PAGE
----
Find symbols from native libraries

Symbols are functions or variables defined in external libraries that you want to access from your Java code.

To do this there are 3 steps :

  • get the address of a symbol in one or more libraries.
  • specify the signature and calling convention of the function you want to invoke. FunctionDescriptor interface defines the parameters and return type of the function, as well as other characteristics such as calling conventions
  • Once you have obtained the address of the symbol and defined its descriptor, you can transform it into a MethodHandle using the MethodHandles API

Example for a function that takes two integers as parameters and returns a double and his transformation to MethodHandle allows to invoke the function in java code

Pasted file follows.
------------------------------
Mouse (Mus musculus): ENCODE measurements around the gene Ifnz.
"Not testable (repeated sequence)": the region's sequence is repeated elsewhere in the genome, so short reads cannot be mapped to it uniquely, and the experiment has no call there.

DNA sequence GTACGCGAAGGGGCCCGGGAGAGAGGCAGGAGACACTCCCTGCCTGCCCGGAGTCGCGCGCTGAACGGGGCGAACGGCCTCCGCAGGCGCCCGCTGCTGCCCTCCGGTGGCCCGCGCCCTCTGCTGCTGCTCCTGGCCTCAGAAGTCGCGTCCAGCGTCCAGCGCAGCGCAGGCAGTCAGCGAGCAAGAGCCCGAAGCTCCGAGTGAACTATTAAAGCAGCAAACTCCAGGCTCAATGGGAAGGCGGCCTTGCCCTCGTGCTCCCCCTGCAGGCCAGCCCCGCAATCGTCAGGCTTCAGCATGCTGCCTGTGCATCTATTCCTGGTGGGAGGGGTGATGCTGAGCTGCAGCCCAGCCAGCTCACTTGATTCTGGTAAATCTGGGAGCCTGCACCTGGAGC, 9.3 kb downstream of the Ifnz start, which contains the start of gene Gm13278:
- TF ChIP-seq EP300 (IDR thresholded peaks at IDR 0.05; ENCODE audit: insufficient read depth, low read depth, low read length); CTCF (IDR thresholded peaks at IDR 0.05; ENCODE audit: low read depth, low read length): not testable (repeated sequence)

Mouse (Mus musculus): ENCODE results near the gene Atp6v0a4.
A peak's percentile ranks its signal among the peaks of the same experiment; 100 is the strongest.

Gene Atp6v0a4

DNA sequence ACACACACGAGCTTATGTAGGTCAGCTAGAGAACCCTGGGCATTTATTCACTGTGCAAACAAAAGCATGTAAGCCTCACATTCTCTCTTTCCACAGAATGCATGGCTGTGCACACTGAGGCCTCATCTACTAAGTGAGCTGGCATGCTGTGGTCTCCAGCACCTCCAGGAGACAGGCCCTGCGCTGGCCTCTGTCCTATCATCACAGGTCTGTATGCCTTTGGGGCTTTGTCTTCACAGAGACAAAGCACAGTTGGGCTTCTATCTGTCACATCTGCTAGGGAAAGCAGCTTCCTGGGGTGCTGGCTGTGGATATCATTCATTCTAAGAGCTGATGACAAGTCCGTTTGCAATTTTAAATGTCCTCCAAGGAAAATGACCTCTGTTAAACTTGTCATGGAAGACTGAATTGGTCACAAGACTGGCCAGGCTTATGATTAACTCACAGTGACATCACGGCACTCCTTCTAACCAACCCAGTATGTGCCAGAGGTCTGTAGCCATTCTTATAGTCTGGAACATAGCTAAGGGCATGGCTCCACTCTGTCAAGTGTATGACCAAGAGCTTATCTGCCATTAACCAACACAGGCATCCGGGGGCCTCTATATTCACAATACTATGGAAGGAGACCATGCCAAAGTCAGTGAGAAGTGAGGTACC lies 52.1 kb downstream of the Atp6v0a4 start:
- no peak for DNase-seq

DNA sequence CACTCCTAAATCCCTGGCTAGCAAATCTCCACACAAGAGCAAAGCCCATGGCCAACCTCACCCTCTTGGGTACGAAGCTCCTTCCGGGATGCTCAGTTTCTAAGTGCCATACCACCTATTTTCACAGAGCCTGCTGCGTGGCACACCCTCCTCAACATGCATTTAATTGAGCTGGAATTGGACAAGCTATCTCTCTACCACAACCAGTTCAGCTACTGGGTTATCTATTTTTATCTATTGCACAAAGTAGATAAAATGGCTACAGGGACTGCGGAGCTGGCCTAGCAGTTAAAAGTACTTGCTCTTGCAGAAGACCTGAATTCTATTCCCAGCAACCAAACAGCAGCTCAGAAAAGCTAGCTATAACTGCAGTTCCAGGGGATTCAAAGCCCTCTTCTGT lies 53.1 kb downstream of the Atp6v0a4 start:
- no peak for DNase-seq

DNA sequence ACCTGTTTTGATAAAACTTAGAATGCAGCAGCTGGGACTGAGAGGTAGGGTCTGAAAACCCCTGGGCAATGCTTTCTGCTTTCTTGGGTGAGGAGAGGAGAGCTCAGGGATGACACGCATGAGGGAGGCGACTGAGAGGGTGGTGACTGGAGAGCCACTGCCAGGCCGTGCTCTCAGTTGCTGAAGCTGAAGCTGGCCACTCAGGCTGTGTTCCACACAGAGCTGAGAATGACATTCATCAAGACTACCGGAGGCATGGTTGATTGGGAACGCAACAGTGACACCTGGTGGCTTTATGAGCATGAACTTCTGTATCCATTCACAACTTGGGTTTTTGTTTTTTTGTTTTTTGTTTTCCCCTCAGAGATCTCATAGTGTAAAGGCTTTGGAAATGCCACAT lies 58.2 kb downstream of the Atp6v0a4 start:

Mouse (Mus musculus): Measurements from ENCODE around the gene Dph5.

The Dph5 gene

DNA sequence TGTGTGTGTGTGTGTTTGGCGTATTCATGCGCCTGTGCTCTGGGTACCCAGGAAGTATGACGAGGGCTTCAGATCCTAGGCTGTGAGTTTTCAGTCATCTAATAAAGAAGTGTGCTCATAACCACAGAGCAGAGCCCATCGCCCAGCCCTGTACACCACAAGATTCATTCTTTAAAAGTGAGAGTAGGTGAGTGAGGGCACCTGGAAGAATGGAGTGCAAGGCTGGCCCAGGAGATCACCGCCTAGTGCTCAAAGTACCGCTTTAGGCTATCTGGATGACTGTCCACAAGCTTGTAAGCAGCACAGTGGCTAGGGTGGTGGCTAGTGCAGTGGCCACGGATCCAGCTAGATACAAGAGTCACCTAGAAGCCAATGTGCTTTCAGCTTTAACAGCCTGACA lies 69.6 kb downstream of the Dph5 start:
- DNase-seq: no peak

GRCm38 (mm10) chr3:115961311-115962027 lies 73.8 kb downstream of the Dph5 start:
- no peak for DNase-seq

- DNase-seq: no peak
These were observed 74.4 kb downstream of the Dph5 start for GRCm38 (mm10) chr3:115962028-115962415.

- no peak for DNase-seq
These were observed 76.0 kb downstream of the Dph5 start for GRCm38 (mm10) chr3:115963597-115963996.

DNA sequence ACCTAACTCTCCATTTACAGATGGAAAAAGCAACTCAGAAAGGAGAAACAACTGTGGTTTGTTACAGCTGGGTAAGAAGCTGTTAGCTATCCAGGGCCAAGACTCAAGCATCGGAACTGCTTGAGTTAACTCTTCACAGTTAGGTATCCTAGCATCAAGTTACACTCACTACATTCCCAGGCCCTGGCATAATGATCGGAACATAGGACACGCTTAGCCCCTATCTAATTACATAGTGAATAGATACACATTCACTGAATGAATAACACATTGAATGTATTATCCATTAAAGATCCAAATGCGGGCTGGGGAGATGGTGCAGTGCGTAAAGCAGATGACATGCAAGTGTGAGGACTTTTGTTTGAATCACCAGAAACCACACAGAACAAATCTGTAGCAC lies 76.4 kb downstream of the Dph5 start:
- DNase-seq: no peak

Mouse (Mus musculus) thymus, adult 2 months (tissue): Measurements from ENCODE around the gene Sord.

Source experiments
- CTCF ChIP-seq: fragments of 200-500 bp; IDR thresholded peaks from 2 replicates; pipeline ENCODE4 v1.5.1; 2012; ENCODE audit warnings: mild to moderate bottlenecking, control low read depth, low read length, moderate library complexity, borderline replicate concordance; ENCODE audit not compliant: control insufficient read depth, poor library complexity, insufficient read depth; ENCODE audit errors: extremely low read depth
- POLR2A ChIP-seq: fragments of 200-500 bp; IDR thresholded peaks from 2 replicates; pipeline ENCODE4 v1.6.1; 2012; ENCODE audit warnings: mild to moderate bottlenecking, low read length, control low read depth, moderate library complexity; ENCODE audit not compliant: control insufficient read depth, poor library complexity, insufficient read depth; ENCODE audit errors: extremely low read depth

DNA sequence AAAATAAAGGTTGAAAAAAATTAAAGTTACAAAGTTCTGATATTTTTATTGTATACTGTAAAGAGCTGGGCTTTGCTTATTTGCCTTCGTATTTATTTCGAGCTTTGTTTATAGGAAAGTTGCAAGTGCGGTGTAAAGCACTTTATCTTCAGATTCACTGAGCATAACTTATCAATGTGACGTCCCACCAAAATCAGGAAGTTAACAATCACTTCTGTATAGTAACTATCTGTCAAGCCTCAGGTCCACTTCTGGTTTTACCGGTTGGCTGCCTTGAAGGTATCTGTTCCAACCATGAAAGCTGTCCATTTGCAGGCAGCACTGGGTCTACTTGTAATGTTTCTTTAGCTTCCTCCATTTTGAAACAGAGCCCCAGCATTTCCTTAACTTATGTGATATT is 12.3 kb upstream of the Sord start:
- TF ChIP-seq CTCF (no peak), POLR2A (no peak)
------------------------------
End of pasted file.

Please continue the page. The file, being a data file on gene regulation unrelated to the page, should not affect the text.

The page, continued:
// Define the parameter types and return type
MemoryLayout intLayout = MemoryLayouts.JAVA_INT; // Represents an int
MemoryLayout doubleLayout = MemoryLayouts.DOUBLE; // Represents a double

// Define the FunctionDescriptor
FunctionDescriptor descriptor = FunctionDescriptor.of(CLinker.C_DOUBLE, intLayout, intLayout);

MethodHandle handle = lookup.lookupFunction("myFunction", descriptor); 

Allocate Memory Area

To interact with external libraries that require manual memory management FFM allows developers to allocate and manage memory outside the Java Heap. Without this, parameters may not be readable for the underlying function, as the necessary memory space does not exist within the Java runtime.

In reality, developers need to store pointers to data, rather than the data itself. This can be cumbersome, especially when dealing with complex data structures like lists, as each item in the list must be individually allocated.

Invoke the function